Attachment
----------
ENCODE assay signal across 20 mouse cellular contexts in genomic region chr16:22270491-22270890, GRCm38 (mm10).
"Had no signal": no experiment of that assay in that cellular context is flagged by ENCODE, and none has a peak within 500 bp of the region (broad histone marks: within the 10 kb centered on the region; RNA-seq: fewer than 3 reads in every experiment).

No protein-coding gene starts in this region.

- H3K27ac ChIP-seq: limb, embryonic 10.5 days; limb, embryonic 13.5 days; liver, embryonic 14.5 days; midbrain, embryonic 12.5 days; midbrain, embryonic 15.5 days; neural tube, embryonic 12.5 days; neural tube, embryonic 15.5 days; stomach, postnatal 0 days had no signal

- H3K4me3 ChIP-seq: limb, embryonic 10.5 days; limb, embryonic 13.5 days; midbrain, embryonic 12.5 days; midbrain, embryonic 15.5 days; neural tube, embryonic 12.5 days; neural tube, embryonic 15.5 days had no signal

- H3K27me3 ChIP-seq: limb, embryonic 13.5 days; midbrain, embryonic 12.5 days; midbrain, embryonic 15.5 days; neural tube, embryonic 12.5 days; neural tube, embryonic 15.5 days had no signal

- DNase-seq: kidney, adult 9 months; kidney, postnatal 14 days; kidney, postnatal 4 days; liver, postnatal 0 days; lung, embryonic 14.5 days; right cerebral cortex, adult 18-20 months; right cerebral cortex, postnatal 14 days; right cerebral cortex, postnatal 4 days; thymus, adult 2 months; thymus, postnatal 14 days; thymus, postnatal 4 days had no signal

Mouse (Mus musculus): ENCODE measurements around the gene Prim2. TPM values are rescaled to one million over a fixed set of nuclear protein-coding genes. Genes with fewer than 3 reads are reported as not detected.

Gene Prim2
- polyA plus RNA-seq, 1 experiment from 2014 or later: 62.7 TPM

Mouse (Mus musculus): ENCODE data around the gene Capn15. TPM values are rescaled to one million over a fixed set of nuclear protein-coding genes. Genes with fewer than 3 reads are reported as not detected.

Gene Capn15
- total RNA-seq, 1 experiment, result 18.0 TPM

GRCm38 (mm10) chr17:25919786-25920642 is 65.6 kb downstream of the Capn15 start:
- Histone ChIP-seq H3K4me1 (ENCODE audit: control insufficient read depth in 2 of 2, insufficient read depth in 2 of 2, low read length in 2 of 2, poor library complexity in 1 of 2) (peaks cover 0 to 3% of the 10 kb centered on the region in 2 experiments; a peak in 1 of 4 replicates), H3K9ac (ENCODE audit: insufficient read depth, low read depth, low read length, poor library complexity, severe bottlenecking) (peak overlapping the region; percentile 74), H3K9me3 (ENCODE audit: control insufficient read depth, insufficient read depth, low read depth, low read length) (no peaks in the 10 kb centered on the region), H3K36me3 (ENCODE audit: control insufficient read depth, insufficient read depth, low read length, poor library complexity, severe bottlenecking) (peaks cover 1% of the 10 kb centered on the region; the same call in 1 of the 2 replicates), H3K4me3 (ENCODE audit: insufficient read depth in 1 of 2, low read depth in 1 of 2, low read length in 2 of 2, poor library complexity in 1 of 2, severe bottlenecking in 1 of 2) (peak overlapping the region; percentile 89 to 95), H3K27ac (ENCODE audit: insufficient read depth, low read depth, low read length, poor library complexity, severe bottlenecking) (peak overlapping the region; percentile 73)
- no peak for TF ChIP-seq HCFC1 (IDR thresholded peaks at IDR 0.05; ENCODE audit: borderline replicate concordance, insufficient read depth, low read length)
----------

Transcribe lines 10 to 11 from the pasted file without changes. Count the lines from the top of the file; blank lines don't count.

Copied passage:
- polyA plus RNA-seq, 1 experiment from 2014 or later: 62.7 TPM

Mouse (Mus musculus): ENCODE data around the gene Capn15. TPM values are rescaled to one million over a fixed set of nuclear protein-coding genes. Genes with fewer than 3 reads are reported as not detected.